Segment Your Audience for Marketing Relevance: Goodwill Splits Its Base 25 Ways

Segment Your Audience for Marketing Relevance Goodwill Splits Its Base 25 WaysWow, 25 segments (specific audience groups) is the most I’ve ever heard of, but that’s how Goodwill of Greater Washington (GGW) is slicing its fundraising. According to a recent article in The Chronicle of Philanthropy, the organization "now tailors its appeals to different audiences, and has increased the number of repeat donors by 60 percent over the past five years [by doing so]."

Well, it’s hard to argue with stats. I also have great faith in the marketers and fundraisers of Goodwill of Greater Washington. You may remember them as the innovative marketers who produce a fashion blog that has nurtured a whole new group of buyers for certain Goodwill goods. These folks are great at what they do!

Tailoring messages (and the visuals that go with them) is more important that ever when prospects are stressed like they are now. According to Brendan Hurley, GGW’s senior vice president for marketing and communications, the org is customizing its campaigns (specifically, the benefits to each group) to "25 distinct groups, including donors of used goods, buyers of goods, affluent people who could make big donations or planned gifts, and leaders of corporate foundations."

Here’s one great example of the benefits conveyed to specific segments: "Donors who give to Goodwill’s training programs help low-income learn the skills they need to earn more money. They, in turn, are able to spend more money, improving the local economy and the quality of life for residents."

Segmenting is powerful, and an approach you should always take when shaping your marketing campaigns too. But I urge you to take one step further to flesh out the demographics traditionally used to shape such segmentation with personas.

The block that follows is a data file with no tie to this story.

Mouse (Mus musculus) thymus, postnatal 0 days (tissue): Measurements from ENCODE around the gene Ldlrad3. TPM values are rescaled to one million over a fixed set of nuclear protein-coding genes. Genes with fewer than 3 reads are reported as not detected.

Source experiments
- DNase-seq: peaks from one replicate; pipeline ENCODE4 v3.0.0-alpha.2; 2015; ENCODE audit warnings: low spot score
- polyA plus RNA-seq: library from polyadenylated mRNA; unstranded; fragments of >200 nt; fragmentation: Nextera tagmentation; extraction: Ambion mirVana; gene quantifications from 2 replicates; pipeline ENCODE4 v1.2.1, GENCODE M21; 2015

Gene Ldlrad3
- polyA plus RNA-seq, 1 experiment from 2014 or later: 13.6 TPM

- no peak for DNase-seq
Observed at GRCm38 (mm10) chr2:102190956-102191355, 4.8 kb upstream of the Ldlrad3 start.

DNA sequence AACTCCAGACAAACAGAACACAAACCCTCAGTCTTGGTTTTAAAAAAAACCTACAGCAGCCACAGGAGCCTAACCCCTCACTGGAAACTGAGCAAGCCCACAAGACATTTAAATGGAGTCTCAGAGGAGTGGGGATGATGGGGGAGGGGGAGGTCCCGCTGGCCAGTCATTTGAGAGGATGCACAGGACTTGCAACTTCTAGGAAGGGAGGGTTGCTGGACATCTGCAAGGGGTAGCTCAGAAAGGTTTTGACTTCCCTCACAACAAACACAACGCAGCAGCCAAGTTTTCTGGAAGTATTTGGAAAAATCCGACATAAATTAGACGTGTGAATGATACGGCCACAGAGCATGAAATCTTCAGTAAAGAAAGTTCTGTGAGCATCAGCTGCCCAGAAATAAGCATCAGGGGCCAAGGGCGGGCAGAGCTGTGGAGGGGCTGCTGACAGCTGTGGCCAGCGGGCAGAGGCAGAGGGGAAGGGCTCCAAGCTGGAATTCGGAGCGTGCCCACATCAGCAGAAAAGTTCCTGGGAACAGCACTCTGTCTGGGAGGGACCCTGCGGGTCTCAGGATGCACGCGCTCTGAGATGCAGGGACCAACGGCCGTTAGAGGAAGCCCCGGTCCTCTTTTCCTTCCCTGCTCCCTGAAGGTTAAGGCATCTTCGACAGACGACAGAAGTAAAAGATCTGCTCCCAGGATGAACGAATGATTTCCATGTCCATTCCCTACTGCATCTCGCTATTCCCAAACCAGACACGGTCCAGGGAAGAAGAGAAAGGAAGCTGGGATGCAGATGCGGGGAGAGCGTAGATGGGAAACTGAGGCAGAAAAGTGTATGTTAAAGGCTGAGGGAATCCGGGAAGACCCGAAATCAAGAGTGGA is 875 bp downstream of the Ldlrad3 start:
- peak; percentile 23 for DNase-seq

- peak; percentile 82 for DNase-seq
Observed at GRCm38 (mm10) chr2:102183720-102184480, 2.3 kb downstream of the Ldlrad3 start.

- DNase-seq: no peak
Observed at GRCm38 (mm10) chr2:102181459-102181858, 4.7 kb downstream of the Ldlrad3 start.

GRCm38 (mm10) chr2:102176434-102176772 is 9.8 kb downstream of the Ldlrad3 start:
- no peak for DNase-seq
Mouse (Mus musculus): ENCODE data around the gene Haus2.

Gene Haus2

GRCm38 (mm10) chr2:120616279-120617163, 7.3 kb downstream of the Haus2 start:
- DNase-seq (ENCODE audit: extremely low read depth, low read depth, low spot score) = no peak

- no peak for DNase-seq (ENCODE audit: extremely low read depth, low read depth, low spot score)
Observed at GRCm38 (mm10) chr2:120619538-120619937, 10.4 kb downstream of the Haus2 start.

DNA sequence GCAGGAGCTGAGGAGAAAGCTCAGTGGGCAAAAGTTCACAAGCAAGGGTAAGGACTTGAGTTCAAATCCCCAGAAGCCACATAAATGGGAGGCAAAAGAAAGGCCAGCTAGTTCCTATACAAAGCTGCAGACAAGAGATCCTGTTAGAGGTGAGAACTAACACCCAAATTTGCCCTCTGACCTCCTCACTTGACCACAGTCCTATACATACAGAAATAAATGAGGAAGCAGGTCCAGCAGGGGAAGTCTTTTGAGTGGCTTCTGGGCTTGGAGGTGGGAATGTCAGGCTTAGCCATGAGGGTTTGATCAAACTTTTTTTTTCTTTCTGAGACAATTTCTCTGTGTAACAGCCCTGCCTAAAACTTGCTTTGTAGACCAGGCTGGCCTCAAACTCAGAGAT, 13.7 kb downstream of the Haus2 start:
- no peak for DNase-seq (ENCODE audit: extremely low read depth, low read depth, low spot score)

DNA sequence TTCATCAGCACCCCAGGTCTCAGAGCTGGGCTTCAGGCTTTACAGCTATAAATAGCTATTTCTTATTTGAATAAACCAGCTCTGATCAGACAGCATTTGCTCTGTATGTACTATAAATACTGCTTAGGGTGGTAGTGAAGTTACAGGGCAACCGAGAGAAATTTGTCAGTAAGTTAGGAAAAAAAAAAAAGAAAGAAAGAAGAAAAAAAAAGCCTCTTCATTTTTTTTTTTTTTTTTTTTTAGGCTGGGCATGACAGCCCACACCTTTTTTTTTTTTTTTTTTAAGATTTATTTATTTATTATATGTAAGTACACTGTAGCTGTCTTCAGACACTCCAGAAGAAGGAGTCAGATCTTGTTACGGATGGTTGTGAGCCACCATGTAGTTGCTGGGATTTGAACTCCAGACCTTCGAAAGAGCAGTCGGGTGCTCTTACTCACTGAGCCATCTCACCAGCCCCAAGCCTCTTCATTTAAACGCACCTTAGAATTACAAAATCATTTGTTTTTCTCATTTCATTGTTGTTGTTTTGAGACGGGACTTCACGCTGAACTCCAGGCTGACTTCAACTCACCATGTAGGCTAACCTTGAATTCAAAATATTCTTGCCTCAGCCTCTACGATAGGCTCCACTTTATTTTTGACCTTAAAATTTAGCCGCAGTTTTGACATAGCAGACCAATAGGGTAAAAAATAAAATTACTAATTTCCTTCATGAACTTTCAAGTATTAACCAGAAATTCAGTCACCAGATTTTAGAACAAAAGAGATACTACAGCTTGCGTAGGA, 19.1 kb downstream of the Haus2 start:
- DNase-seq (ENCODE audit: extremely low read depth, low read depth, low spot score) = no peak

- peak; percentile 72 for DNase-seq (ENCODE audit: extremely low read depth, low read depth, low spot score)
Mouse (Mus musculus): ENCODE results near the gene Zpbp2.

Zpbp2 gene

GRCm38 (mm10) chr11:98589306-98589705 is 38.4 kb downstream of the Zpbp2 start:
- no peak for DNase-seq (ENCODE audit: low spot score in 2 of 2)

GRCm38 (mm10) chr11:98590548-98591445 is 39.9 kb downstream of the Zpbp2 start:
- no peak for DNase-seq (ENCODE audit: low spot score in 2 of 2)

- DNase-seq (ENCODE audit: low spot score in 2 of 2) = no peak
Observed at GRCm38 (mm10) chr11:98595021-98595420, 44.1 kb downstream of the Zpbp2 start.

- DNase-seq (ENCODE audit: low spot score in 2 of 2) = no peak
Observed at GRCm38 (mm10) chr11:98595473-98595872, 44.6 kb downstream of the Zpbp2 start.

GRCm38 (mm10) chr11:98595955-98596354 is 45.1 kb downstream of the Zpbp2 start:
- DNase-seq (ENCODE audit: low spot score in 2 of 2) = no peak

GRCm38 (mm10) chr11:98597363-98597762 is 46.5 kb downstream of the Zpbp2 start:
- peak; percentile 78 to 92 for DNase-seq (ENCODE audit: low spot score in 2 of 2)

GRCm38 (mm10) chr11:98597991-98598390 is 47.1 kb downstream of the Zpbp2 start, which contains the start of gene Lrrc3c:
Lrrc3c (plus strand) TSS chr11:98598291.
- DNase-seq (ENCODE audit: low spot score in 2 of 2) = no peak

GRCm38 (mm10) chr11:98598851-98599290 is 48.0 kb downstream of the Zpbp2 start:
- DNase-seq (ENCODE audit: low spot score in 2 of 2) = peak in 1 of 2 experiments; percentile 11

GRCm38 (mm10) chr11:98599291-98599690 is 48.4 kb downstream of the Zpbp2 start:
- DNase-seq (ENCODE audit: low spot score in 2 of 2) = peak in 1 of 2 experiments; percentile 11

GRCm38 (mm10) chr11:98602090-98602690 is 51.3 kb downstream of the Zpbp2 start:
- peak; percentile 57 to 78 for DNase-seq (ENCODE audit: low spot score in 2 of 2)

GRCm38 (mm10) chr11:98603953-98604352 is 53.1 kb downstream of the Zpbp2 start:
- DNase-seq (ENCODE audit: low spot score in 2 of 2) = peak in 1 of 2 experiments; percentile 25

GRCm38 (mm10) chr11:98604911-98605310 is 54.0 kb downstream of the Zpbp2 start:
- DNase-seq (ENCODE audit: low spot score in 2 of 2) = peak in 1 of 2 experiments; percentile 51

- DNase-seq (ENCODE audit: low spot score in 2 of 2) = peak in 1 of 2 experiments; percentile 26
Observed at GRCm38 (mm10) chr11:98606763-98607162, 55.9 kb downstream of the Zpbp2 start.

I’m a big fan of developing fully-fleshed-out fictitious characters (aka personas) to understand your base and other groups your org wants to engage. Shaping personas is a practice that enables you to "know" your target audiences far beyond segmentation, which is limited to demographic definition in most cases. Most importantly, personas are a great lead-in to audience research, and a useful ingredient in product/program/service development and testing. Use them to hone your approach as precisely as possible before you dive in with pricey and hard-to-find focus group participants or testers. 

This guide to shaping personas will help your org reach your base more effectively.

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Nancy Schwartz on July 22, 2008 in Audience Research, Branding and Messages, Case Studies, Fundraising: Innovations & Research, Nonprofit Communications | 2 comments

  • brendan hurley

    Thank you for the kind words. The 25 different stakeholders you mention are actually a combination of all the stakeholder groups that Goodwill interacts with, not just those from whom we seek direct fundraising dollars. That would include sub-segmenting funders (foundations, major donors, etc), shoppers (vintage shoppers, book and music collectors etc), used goods donors (household donors vs. vehicle donors), government agencies, employees (retail, contract, administrative), etc. The idea is really just to identify who we are speaking with every day so that we can appropriately position our organization to meet the needs of our constituents, not just the needs of Goodwill. By understanding and engaging our stakeholders on their terms, we feel condident that we will generate greater understanding and passion for our mission and/or sources of income (retail, contract services, etc). It is the primary and essential element for an effective customer relationship management program. There are many organizations who are more efficient than we are, but we’re trying to take the steps necessary to meet the evolving needs of the people we serve.

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